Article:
Photography Information

IMG_8050 Photography Information Image
Photography Equipment Recommendations:

Camera Body
Any camera body can be used for photographing the wild horses on Wild Horse Photo Tours, but there are certain camera features that make photographing the wild horses easier.

Choosing a camera body that has a higher frames per second when using continuous shooting mode is highly recommended. Cameras with 6 frames per second (6 fps) or higher are preferred, and 8 fps or higher is best. A fraction of a second can make a large difference in how the horses in an image look, such as a special look in the eye, or the position of the legs and/or hooves, or the interplay between mare and foal, or two horses fighting, mating, running, or playing. The manes of wild horses are often in motion for action images, and are typically “frozen” in your images, so the exact moment of creating an image affects how the flying mane appears in your images. If your camera does not go as high as these fps, do not worry, you will still create some wonderful images of your thrilling wild horse experience!

Choosing a camera that can be set to high ISOs with minimal to no noise issues is recommended. Most wild horse photography occurs with plenty of light thus allowing fast enough shutter speeds to “freeze” the action when that effect is desired. Most of the time, we will photograph with ISO set to either 200 or 400, but occasionally in low light, such as at sunrise and/or sunset we may raise the ISO to 800 or even as high as 1,600.

Either full frame (FX) or APS-C (DX) sensor cameras will work just fine. The extra boost of a magnification/crop factor can make the images during the experience more exciting, which makes the experience more exciting too, but either format works great. Quite often, we will be very close to the wild horses, so either camera body can be a very effective tool.

The wild horses can be anywhere from 6 feet away from us (talk about a THRILL!) to a few hundred yards away or more, and that distance can change very rapidly. Accordingly, the best focal length for lenses can range quite a bit. The best approach for a lens choice is a zoom lens that allows for changing your lens’ focal length very quickly without changing lenses, which takes time. This is especially important because the environment in which we photograph has a lot of dust in the air. For example, a 28-300mm lens can be very useful as it allows for quite a large range in focal length so you can create great images when the wild horses are far away, but also when they approach very close as well. The 28-300mm lens is your Instructor’s favorite lens for photographing the wild horses. Often the very best images are created when the wild horses make a very close approach, and this lens choice allows for quite a range in focal length you to still capture these images when the wild horses come up to us. An 80-400mm or 100-400mm lens can also be a very good choice for photographing the wild horses – just be prepared and have a wider angle lens when the horses come up to shake hooves with you!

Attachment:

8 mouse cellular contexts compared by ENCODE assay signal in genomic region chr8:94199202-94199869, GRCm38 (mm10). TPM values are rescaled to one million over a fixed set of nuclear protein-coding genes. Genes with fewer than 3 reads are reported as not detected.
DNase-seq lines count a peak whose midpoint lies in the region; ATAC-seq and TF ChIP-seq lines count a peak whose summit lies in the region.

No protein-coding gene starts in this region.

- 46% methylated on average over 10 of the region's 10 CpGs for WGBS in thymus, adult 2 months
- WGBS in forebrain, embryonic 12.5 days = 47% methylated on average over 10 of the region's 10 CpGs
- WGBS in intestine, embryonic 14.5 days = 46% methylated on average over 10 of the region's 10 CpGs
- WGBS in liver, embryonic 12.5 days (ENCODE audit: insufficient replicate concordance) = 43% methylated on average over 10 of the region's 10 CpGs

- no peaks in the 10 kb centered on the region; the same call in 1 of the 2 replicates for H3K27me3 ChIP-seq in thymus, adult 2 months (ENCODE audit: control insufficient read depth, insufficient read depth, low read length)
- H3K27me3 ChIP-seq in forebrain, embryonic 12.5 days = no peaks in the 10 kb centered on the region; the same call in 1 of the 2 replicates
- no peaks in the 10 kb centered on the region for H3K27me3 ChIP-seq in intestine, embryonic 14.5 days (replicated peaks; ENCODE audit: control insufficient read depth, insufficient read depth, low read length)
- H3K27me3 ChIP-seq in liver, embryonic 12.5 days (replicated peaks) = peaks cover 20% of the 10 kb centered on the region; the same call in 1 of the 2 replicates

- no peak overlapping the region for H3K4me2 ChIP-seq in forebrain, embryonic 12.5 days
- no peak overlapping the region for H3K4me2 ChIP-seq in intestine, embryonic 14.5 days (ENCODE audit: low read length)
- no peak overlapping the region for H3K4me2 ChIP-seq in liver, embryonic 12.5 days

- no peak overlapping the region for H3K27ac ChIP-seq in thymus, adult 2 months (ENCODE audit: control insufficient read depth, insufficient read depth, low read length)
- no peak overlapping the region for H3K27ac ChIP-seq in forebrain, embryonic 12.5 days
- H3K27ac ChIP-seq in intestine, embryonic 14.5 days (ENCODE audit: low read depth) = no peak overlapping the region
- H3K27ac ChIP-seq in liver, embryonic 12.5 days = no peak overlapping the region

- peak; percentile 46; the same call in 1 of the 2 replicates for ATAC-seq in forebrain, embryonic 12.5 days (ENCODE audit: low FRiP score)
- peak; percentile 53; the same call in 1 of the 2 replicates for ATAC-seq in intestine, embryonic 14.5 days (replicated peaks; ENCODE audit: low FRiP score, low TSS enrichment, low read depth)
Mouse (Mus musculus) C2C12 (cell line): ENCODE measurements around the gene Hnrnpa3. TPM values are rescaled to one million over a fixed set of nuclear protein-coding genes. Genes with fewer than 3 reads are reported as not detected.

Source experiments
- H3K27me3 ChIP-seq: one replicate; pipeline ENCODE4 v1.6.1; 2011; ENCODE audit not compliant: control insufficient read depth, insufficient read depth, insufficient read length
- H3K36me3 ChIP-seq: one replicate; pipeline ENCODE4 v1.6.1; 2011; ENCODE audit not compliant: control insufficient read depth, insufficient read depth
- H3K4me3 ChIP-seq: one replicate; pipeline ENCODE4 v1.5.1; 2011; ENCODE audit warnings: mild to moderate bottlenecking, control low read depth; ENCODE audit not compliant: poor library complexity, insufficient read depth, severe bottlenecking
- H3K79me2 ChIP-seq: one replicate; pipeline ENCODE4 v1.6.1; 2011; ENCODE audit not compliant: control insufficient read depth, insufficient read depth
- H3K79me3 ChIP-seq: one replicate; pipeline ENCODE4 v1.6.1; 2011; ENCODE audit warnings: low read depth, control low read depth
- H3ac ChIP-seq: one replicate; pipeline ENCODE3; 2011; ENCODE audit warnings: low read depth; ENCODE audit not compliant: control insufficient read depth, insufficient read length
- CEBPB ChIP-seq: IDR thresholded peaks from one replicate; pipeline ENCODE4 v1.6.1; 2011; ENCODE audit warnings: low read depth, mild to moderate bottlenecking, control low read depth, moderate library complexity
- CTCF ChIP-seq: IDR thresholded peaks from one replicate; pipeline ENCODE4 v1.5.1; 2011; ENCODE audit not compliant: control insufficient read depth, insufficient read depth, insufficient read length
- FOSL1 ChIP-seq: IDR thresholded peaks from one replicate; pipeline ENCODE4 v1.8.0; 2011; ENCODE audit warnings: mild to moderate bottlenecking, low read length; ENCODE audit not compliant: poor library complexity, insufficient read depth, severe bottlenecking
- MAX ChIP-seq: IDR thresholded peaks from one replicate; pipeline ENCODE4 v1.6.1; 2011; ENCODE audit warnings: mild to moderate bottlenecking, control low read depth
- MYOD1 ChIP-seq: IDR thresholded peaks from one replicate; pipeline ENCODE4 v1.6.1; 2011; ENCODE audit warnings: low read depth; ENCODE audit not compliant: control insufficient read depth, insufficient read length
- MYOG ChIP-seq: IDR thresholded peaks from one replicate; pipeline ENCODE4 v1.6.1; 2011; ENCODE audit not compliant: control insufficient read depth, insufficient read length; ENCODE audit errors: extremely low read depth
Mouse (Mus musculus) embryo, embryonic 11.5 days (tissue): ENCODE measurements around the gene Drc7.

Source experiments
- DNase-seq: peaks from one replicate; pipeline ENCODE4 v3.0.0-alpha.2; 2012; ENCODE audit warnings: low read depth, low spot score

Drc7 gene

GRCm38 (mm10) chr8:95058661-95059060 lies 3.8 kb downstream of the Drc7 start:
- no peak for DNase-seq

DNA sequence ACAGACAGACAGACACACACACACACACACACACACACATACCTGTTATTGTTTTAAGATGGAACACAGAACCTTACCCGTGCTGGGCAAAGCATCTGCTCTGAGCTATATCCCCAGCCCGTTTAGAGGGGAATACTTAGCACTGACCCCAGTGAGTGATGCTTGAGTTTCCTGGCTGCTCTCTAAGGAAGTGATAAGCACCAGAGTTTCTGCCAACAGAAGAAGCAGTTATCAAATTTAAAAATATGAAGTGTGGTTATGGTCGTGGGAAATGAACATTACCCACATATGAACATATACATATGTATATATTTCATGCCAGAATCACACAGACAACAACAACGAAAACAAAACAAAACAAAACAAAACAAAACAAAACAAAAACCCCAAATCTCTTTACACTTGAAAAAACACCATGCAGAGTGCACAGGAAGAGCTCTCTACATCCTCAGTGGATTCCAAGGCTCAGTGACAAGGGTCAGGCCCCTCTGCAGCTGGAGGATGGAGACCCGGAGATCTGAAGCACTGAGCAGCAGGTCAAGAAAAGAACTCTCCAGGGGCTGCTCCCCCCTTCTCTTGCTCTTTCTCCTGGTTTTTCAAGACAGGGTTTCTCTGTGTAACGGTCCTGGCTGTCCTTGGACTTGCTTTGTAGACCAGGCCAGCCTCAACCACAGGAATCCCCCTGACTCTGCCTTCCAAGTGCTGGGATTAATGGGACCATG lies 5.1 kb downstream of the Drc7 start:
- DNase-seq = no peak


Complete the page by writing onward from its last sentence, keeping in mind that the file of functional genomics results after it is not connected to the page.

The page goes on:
Most wild horse images are created under reasonably bright lighting conditions, so your lens does not have to be a “fast” lens with a large wide open aperture, such as f/2.8. A wide open aperture of f/4 or even f/5.6 is fine. In fact, with sufficient light, your aperture will likely be set to f/8 or even f/11 to photograph, which helps ensure that the wild horses are in focus (due to increased depth of field). Most lens also have a sweet spot where they are sharpest between f/8 and f/11.

Image Stabilization (IS), Vibration Reduction (VR), and Optical Stabilization (OS) are all very important features to have in a lens when photographing the wild horses. We are photographing from a moving vehicle at times, or there may be movement of the Pinzgauer even when we are stopped as others in your group shift to photograph or move to get out of the Pinzgauer. We will often be photographing from the range, which allows the wild horses to approach us very closely, and hand holding long lenses while photographing.

On occasion, filters can be useful while photographing wild horses. Polarizing filters can help keep the blue sky darker, can make a rainbow above fighting wild horses more intense, and can make a thunderstorm in the background behind wild horses in your image more dramatic. However, polarizers reduce the amount of light coming into your sensor, so be aware that their use will result in slower shutter speeds, which may in turn affect your ability to “freeze” the action. As such, WHP only recommends using polarizing filters when they provide a useful benefit.

Graduated Neutral Density (GND) filters can also be useful when photographing wild horses under a sunrise or sunset, as they help to control the light, and can allow you to capture great light and still capture details in the wild horses.

Typical Shutter Speed / Aperture / ISO Settings
Typical camera settings for wild horse photography during daylight hours are as follows.
Shutter speed range of 1/500th to 1/2,000th of a second.
Aperture of f/5.6 to f/11.
ISO range of 200 to 800.

If you would like to know more about advanced photography gear recommendations for photographing the wild horses, please contact us and join us for a wild experience on tour with an American Icon of the Wild West – the Wild Horses!